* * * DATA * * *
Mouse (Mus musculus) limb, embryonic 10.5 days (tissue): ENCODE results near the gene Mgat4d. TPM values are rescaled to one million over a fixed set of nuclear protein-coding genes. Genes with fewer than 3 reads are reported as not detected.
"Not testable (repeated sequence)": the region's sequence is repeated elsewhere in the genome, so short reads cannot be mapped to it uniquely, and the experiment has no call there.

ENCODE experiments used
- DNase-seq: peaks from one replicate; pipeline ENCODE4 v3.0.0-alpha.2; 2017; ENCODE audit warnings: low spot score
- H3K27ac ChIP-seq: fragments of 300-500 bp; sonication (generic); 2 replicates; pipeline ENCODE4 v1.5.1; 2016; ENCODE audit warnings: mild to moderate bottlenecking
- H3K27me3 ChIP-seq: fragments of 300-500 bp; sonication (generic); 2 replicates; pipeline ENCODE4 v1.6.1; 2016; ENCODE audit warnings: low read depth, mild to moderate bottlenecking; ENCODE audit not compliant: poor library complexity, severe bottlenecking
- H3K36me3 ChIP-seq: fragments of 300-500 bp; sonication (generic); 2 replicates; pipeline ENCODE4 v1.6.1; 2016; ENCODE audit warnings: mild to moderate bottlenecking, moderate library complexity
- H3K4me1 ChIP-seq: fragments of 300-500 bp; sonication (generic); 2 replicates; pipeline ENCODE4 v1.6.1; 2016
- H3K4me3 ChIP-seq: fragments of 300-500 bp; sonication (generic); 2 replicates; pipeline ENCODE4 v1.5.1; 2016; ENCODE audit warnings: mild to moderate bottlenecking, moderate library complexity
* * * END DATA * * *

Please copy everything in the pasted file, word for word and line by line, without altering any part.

Mouse (Mus musculus) limb, embryonic 10.5 days (tissue): ENCODE results near the gene Mgat4d. TPM values are rescaled to one million over a fixed set of nuclear protein-coding genes. Genes with fewer than 3 reads are reported as not detected.
"Not testable (repeated sequence)": the region's sequence is repeated elsewhere in the genome, so short reads cannot be mapped to it uniquely, and the experiment has no call there.

ENCODE experiments used
- DNase-seq: peaks from one replicate; pipeline ENCODE4 v3.0.0-alpha.2; 2017; ENCODE audit warnings: low spot score
- H3K27ac ChIP-seq: fragments of 300-500 bp; sonication (generic); 2 replicates; pipeline ENCODE4 v1.5.1; 2016; ENCODE audit warnings: mild to moderate bottlenecking
- H3K27me3 ChIP-seq: fragments of 300-500 bp; sonication (generic); 2 replicates; pipeline ENCODE4 v1.6.1; 2016; ENCODE audit warnings: low read depth, mild to moderate bottlenecking; ENCODE audit not compliant: poor library complexity, severe bottlenecking
- H3K36me3 ChIP-seq: fragments of 300-500 bp; sonication (generic); 2 replicates; pipeline ENCODE4 v1.6.1; 2016; ENCODE audit warnings: mild to moderate bottlenecking, moderate library complexity
- H3K4me1 ChIP-seq: fragments of 300-500 bp; sonication (generic); 2 replicates; pipeline ENCODE4 v1.6.1; 2016
- H3K4me3 ChIP-seq: fragments of 300-500 bp; sonication (generic); 2 replicates; pipeline ENCODE4 v1.5.1; 2016; ENCODE audit warnings: mild to moderate bottlenecking, moderate library complexity